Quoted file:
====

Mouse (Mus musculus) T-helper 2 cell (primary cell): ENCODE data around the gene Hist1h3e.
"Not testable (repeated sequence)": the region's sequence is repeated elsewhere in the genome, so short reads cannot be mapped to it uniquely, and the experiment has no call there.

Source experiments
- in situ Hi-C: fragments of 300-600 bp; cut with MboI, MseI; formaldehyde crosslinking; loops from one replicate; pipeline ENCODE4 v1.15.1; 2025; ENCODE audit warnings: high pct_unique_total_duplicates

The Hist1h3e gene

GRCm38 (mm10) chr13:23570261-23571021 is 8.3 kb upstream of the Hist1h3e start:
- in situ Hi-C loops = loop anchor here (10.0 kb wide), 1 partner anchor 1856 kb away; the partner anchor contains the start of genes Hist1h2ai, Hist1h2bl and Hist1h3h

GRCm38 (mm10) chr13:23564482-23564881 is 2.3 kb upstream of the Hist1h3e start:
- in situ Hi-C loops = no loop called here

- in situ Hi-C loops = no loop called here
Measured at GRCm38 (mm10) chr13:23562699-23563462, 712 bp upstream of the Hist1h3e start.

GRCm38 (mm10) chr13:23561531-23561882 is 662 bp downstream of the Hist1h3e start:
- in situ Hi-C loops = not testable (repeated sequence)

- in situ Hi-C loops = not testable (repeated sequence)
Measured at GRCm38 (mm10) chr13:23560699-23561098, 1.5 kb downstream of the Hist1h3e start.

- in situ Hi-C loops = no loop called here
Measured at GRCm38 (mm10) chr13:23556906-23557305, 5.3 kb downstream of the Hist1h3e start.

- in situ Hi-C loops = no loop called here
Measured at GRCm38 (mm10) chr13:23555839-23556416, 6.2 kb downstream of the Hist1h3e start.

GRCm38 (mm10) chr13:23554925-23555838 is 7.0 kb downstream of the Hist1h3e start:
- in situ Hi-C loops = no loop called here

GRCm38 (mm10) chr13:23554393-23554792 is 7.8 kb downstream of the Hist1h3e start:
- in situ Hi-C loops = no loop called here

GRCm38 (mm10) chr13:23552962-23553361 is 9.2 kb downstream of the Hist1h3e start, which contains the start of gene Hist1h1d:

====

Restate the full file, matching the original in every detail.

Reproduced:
Mouse (Mus musculus) T-helper 2 cell (primary cell): ENCODE data around the gene Hist1h3e.
"Not testable (repeated sequence)": the region's sequence is repeated elsewhere in the genome, so short reads cannot be mapped to it uniquely, and the experiment has no call there.

Source experiments
- in situ Hi-C: fragments of 300-600 bp; cut with MboI, MseI; formaldehyde crosslinking; loops from one replicate; pipeline ENCODE4 v1.15.1; 2025; ENCODE audit warnings: high pct_unique_total_duplicates

The Hist1h3e gene

GRCm38 (mm10) chr13:23570261-23571021 is 8.3 kb upstream of the Hist1h3e start:
- in situ Hi-C loops = loop anchor here (10.0 kb wide), 1 partner anchor 1856 kb away; the partner anchor contains the start of genes Hist1h2ai, Hist1h2bl and Hist1h3h

GRCm38 (mm10) chr13:23564482-23564881 is 2.3 kb upstream of the Hist1h3e start:
- in situ Hi-C loops = no loop called here

- in situ Hi-C loops = no loop called here
Measured at GRCm38 (mm10) chr13:23562699-23563462, 712 bp upstream of the Hist1h3e start.

GRCm38 (mm10) chr13:23561531-23561882 is 662 bp downstream of the Hist1h3e start:
- in situ Hi-C loops = not testable (repeated sequence)

- in situ Hi-C loops = not testable (repeated sequence)
Measured at GRCm38 (mm10) chr13:23560699-23561098, 1.5 kb downstream of the Hist1h3e start.

- in situ Hi-C loops = no loop called here
Measured at GRCm38 (mm10) chr13:23556906-23557305, 5.3 kb downstream of the Hist1h3e start.

- in situ Hi-C loops = no loop called here
Measured at GRCm38 (mm10) chr13:23555839-23556416, 6.2 kb downstream of the Hist1h3e start.

GRCm38 (mm10) chr13:23554925-23555838 is 7.0 kb downstream of the Hist1h3e start:
- in situ Hi-C loops = no loop called here

GRCm38 (mm10) chr13:23554393-23554792 is 7.8 kb downstream of the Hist1h3e start:
- in situ Hi-C loops = no loop called here

GRCm38 (mm10) chr13:23552962-23553361 is 9.2 kb downstream of the Hist1h3e start, which contains the start of gene Hist1h1d: